Demonspore – The Secret of the Shrooms (OSR) (Patreon Request)
This book clocks in at 81 pages of content, already disregarding editorial, etc. My review is based on the perfect-bound softcover version, which was sent to me by one of my patreon supporters, with the note to enjoy it, and optionally review it at my convenience, so here we are! I don’t own the pdf-version, so I can’t comment on that one. The softcover is perfect-bound and has its name on the spine, making it convenient to find on the shelf.
In order to properly talk about this book, we need to embark on a brief excursion together: In the beginning of the OSR-movement, Expeditious Retreat Press published what may well have been one of the first, or the first OSR-module that you’d usually designate as such. This was Matthew Finch’s “The Pod-Caverns of the Sinister Shrooms”, and to claim that this module was influential would be an understatement. It established a lot of things we take for a given when looking at modern modules in the old-school style, including the popularity of concepts that could be likened to a subdued note of weird psychedelica, and the prevalence of mushroom-themes. It is tough, very dense in its presentation, and established the weird as a more pronounced angle in these modules, moving a step away (and back) to certain classics in the history of adventure-writing. It holds up well to this day.
More than 20 modules in the Advanced Adventures series later, I was somewhat surprised to see two sequels to this modern classic released by Expeditious Retreat Press – the two Shadowvein adventures, “Down the Shadowvein”, and “The Mouth of the Shadowvein.” Both are penned by Joseph browning, and both have some serious appeal, though the change in authors does show in style, as Joseph Browning tends to emphasize a subdued science-fantasy style with a careful and constrained dose of gonzo elements in some of his modules. These two also hold up well today, and certainly are compelling yarns.
How is this relevant for this book? Well, in all but name, this is the sequel to “The Pod-Caverns of the Sinister Shroom” – it also features the plots of this super-intelligent race of malignant shroom-people. And yes, one of the reasons you’re seeing this review is that, had it not been for my gracious reader, I wouldn’t even have been aware of this book’s existence. The book contains two different adventures, which can be used in sequence, or on their own. Unlike many comparable modules, there is absolutely no problem disjoining the two modules from each other – just running one of them on its own is ridiculously easy and requires zero work on the GM’s side.
The module uses the Swords & Wizardry rules, so we get both ascending and descending AC, HD-values, etc. – you know the drill. The module is intended for 4 – 8 characters of 3rd to 6th level, which does warrant some elaboration: This is an old-school module, in that there is a good chance of character death, but said death, unlike in bad OSR-modules, tends to be warranted. This is a module that can potentially challenge parties at 9th or 10th level, if they think they can murder-hobo through it and the referee’s up to their A-game. Don’t get that wrong: A 3rd level murderhobo party *can* successfully murderhobo through this module, but they need to be *smart* about it. Charging in without a plan will TPK them – as it should. More interesting, though, would be the versatility of the adventures features in this book. The more interesting and rewarding angle to experience this book is definitely to engage in roleplaying/infiltration and *selective* murderhoboing. The locations are meticulously-crafted in that regard, and if the players are predisposed to such, there’ll be ample opportunity for ROLEplaying, not just ROLLplaying. So yeah, the emphasis here is firmly on player skill being more important than character skill, which is something I wish more publications would emphasize. Instead of instant save or die, effects tend to have a timer that allows the players to turn the tides and save their characters. They can still die, of courses – this is not for the faint of heart, but it is fair in its challenges.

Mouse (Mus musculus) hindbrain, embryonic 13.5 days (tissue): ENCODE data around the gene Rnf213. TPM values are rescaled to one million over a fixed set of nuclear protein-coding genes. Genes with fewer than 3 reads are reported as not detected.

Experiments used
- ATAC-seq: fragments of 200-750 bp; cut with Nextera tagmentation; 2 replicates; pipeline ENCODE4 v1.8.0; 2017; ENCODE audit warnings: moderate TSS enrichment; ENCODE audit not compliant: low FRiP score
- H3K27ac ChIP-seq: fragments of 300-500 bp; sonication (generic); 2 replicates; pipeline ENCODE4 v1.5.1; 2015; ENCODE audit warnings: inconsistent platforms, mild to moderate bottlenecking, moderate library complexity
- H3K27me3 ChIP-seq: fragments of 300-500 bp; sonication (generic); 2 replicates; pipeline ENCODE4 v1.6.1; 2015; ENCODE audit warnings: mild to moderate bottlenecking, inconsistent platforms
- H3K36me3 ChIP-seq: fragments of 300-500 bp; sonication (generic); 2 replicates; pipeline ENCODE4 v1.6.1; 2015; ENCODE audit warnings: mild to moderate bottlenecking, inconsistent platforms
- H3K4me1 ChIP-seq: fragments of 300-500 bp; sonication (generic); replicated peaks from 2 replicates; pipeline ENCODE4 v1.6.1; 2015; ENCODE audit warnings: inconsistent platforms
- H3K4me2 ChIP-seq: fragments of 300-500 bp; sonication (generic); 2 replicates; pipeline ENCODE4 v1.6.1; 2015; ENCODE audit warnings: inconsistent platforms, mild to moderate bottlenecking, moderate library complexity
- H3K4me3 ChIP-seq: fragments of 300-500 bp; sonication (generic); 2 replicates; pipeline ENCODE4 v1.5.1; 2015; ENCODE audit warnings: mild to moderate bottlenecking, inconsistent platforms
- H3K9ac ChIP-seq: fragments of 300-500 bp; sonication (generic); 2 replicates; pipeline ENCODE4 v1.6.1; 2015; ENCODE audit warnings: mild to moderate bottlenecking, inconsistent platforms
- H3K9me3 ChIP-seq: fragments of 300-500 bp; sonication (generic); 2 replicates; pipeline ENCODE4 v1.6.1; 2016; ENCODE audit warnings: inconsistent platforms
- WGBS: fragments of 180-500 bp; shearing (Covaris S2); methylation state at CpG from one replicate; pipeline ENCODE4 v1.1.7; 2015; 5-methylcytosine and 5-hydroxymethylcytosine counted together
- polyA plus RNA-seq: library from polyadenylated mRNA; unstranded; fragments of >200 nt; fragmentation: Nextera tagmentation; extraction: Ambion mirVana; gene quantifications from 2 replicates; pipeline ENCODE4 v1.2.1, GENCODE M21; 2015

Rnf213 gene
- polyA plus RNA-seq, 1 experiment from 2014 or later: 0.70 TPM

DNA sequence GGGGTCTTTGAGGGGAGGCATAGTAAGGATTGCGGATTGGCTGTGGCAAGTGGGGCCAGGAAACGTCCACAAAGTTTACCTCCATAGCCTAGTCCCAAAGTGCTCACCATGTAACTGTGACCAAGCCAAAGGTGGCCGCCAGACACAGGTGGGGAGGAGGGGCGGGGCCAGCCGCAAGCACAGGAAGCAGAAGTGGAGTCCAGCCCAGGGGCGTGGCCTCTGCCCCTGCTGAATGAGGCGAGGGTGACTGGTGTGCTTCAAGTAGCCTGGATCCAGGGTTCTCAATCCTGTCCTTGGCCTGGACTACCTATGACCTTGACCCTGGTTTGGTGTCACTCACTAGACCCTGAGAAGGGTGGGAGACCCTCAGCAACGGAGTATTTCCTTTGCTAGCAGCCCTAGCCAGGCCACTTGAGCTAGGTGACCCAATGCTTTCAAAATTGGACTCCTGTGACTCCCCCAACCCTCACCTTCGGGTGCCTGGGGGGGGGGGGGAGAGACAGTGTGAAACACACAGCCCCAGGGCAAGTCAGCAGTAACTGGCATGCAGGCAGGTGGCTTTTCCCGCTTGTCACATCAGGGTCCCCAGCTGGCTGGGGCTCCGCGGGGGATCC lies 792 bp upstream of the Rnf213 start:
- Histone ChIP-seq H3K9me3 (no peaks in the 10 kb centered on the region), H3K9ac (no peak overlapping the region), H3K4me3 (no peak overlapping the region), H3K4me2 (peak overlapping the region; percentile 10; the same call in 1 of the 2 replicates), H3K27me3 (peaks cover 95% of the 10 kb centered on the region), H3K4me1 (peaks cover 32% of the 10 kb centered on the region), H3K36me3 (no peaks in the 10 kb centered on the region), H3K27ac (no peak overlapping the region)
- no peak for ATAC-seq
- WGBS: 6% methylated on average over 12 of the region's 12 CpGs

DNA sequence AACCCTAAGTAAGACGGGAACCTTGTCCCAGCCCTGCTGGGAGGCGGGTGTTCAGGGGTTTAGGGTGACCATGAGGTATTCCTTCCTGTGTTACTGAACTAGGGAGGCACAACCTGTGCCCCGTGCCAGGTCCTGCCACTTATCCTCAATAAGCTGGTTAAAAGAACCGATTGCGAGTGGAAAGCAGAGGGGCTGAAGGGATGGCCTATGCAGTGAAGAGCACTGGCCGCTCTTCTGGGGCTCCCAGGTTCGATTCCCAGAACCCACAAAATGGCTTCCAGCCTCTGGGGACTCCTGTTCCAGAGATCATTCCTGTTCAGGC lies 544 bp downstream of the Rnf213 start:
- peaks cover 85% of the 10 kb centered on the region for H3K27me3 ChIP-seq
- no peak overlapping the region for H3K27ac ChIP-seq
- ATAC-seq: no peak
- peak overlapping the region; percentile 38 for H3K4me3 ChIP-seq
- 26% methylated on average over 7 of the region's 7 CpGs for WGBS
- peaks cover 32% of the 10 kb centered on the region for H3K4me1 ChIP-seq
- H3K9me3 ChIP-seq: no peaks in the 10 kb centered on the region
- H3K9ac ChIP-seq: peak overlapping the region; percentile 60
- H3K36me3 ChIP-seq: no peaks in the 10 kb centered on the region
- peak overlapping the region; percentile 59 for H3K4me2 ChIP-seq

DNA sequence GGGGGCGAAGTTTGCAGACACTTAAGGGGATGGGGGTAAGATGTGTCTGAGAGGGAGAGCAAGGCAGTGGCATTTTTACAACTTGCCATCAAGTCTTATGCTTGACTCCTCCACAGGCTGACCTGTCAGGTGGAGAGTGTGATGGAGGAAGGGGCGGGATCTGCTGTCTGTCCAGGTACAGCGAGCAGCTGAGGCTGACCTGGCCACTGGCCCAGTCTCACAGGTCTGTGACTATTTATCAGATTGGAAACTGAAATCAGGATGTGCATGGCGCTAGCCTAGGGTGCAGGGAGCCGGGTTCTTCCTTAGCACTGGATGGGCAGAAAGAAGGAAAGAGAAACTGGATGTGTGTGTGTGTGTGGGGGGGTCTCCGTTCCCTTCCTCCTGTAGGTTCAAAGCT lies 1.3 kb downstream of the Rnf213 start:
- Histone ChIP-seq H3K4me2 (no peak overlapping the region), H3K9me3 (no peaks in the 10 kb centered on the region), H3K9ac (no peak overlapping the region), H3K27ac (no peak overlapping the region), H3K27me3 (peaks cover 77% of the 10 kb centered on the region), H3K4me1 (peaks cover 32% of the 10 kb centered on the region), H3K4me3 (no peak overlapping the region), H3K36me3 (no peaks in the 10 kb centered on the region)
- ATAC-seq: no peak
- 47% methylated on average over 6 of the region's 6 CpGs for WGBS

Anyways, before we dive in, there is one more thing to note: This book contains a pretty significant bestiary-section, and the creatures featured within are good examples of design: While they are simple to run (this is an old-school module, after all!), they do have unique properties and tricks up their sleeves and actually, in some cases, made me wonder why nobody hadn’t come up with the concepts. They are good examples of interesting old-school creature design. I particularly enjoyed that both modules herein have really cool boss fights that are distinct in mechanics and style.
It should also be noted that this is essentially an indie-publication in the truest sense of the word, though one that is much more professional than you’d expect: Apart from Jason Sholtis’ interior artwork, the book was handled in its entirety by Matthew Finch. It should be taken as testament to his diligence that the formatting and editing herein are better than in many a comparable run of publications. While there are instances of e.g. magic items or spells referenced missed their italics, and while there is one pretty nasty glitch (which I’ll call out below), the module otherwise is pretty much ready to run.